I enjoyed the article on Dr. Jackson. The second sentence in the article, which starts, “Among the candidates, including a college president...,” was of particular interest to me, and I’d like to share a related anecdote.
The college president in question had a great interest in, and had published extensively on, the topic of optimal methodologies for engineering education. In 2013, my wife and I had the opportunity to spend time with him. At that time, Dr. Jackson had been the president of RPI for 14 years.
Surprisingly, the former college president was completely familiar with every one of the many improvements to the Institute that she had spearheaded during her leadership, including the new buildings, the innovative student-life programs, the focus on market- and research-favorable disciplines such as nanotechnology and bioengineering, the improvements in student quality and accepted-student yield, as well as her success in raising funds for the university.
His exact words were, “Shirley Jackson was the perfect person, at the perfect time, for Rensselaer Polytechnic Institute.”Congratulations on 20 great years!
STEVE LEVY ’74, Rowlett, Texas
Spreading the Knowledge
Enjoyed reading the One Last Thing article on the NASA award by Karyn Rogers. I’d abandon retirement to take part in that program.
My experience at RPI’s School of Humanities, Arts, and Social Sciences, in pursuit of an M.S. in Scientific and Technical Communication, enabled me to teach English composition, technical communication, and, later, history of American science and technology, for 21 years, at a technical college here in Vermont.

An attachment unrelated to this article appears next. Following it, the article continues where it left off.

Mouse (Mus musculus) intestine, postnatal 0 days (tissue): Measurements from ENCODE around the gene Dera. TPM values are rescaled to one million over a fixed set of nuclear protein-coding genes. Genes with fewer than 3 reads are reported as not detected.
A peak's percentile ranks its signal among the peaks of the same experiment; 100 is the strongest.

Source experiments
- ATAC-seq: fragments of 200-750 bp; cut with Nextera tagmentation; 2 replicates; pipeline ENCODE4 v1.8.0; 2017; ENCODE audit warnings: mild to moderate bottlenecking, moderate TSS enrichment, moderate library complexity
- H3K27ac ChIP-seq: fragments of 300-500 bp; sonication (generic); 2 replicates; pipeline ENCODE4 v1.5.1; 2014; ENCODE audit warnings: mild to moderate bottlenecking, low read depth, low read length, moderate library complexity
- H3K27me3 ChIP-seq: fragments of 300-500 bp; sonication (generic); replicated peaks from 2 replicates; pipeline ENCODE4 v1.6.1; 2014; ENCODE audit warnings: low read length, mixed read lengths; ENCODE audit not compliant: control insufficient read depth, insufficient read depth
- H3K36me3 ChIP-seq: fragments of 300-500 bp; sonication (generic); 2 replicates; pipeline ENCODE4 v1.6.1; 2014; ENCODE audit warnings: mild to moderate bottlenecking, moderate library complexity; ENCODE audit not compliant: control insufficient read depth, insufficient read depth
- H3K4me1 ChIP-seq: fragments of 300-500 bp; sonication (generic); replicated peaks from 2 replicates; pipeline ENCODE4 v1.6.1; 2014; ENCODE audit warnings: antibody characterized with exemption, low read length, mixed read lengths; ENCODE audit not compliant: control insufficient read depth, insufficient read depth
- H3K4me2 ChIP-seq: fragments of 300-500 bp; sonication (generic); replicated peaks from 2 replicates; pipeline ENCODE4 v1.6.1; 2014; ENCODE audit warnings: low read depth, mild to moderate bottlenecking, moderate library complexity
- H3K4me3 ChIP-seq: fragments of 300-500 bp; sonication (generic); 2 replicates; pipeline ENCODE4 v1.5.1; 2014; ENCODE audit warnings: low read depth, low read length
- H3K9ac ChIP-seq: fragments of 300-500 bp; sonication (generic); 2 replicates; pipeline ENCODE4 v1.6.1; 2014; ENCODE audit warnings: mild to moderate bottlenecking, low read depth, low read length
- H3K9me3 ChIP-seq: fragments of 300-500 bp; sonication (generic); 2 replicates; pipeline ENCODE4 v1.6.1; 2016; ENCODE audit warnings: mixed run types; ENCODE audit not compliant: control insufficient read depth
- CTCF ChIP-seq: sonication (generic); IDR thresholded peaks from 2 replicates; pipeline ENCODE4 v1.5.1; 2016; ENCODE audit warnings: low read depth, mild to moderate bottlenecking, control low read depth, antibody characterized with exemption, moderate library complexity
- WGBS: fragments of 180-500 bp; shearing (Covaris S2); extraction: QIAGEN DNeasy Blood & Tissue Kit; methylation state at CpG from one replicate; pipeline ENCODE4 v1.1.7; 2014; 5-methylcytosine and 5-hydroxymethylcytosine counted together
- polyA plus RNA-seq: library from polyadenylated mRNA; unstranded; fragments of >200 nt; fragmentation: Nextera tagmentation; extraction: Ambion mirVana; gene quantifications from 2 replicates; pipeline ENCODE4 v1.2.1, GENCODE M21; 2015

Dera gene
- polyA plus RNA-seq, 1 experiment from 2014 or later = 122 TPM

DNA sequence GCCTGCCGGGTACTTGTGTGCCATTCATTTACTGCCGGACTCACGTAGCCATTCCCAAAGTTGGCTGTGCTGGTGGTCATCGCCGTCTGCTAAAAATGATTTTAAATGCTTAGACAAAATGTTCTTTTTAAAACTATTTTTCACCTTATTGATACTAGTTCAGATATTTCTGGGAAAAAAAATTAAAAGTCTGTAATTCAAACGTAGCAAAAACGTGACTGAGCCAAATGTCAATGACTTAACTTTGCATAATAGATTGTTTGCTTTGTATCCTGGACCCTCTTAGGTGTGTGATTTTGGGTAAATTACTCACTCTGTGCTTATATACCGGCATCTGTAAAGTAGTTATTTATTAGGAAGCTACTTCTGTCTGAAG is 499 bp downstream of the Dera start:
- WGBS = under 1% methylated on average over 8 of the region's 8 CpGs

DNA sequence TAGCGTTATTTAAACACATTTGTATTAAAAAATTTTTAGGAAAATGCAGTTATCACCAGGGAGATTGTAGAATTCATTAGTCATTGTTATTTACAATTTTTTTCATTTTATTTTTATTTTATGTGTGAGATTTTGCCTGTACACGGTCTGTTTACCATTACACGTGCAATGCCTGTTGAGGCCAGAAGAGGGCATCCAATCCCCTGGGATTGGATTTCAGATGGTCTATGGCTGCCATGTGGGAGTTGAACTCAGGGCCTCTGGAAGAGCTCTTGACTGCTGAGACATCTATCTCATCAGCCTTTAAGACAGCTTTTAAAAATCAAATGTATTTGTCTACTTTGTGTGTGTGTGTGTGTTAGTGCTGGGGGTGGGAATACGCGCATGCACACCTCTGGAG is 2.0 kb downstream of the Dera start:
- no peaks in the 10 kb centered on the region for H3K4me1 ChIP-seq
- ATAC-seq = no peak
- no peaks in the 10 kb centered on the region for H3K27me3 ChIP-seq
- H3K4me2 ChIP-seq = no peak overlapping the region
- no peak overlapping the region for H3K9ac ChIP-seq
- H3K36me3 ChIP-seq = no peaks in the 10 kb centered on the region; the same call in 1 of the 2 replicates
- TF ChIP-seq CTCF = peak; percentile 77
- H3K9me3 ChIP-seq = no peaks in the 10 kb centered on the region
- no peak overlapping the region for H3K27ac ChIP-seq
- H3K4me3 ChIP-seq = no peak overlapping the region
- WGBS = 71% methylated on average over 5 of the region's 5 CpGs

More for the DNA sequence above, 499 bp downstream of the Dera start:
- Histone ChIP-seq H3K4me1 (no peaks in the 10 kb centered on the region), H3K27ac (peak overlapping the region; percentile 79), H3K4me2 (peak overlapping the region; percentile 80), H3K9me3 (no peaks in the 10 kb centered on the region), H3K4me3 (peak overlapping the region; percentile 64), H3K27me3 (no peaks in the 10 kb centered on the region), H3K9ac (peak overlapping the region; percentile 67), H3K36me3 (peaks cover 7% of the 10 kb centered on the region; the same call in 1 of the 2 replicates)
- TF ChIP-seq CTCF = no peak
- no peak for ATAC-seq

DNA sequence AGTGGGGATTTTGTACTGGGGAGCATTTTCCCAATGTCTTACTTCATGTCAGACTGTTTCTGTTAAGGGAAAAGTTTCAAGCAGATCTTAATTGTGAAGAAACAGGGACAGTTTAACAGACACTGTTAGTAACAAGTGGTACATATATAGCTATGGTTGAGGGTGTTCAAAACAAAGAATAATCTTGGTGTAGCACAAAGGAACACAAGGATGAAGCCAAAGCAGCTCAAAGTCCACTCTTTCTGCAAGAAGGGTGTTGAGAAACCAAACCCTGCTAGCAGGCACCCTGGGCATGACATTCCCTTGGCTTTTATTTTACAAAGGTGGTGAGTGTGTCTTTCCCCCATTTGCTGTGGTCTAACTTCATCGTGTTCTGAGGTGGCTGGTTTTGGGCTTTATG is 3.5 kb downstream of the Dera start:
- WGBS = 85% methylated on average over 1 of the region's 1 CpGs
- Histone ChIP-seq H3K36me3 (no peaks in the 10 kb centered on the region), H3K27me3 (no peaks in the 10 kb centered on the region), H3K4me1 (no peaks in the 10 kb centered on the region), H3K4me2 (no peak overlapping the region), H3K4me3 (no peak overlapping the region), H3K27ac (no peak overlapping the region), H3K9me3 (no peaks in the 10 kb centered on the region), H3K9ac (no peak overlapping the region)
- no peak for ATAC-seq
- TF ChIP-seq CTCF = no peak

I’m a big supporter of science in general, but an even bigger supporter of science education, in our schools and in the public media. It’s one matter to learn the science, but a matching challenge to spread that knowledge to those who need it for the survival of humanity and our planet.
JOSEPH WHELAN ’71, Montpelier, Vermont
A Brilliant Engineer
I was delighted to see the latest news about Nancy Fitzroy in the fall issue. It barely scratched the surface. She is, of course, a brilliant engineer and long-standing advocate for women in engineering. She also has a wry sense of humor and has always shone light on the absurd. She was almost matched by her late husband, Roland, who proudly wore his “wife” badge at American Chemical Society meetings. In those days, ACS could not imagine that the wife would be the primary attendee.
The Fitzroys led an amazing life — piloting their Cessna 310, both making a huge difference with technical skill and sharp challenges to silly societal norms. My late first wife, also named Nancy, was a Sage grad and eventually earned her business doctorate. Our three daughters have benefited from their pioneering work.
STEVEN ROSS ’68, Revere, Massachusetts
Red Rover, Red Rover...
The Snapshot feature in the fall 2019 issue highlighted the development of the unmanned Martian Roving Vehicle developed at RPI. My parents were in Troy for my graduation in 1962. We visited the top-floor lookout of the newly constructed physics building, and were treated to a peek at a prototype of that rover, with a description by a faculty member. Work on that model proceeded for many years, and one version was featured on episode five of Carl Sagan’s TV documentary COSMOS. The rover was shown as essentially identical to the picture on page 1 of the “Space Legacy” article, with the RPI logo prominently displayed.
JEROME ZOELLER ’62, San Antonio, Texas
The picture of the RPI Mars Rover prototype reminds me of the 25 years I spent on the planetarium staff of the Schenectady Museum, 10 years of which were as planetarium director. The RPI Mars Rover was on display outside of the planetarium for decades but occasionally we would have to move it to a different location for special events. We didn’t use white gloves back then so, no doubt, you’ll find my fingerprints on it!
RICHARD MONDA ’89G, Schenectady, New York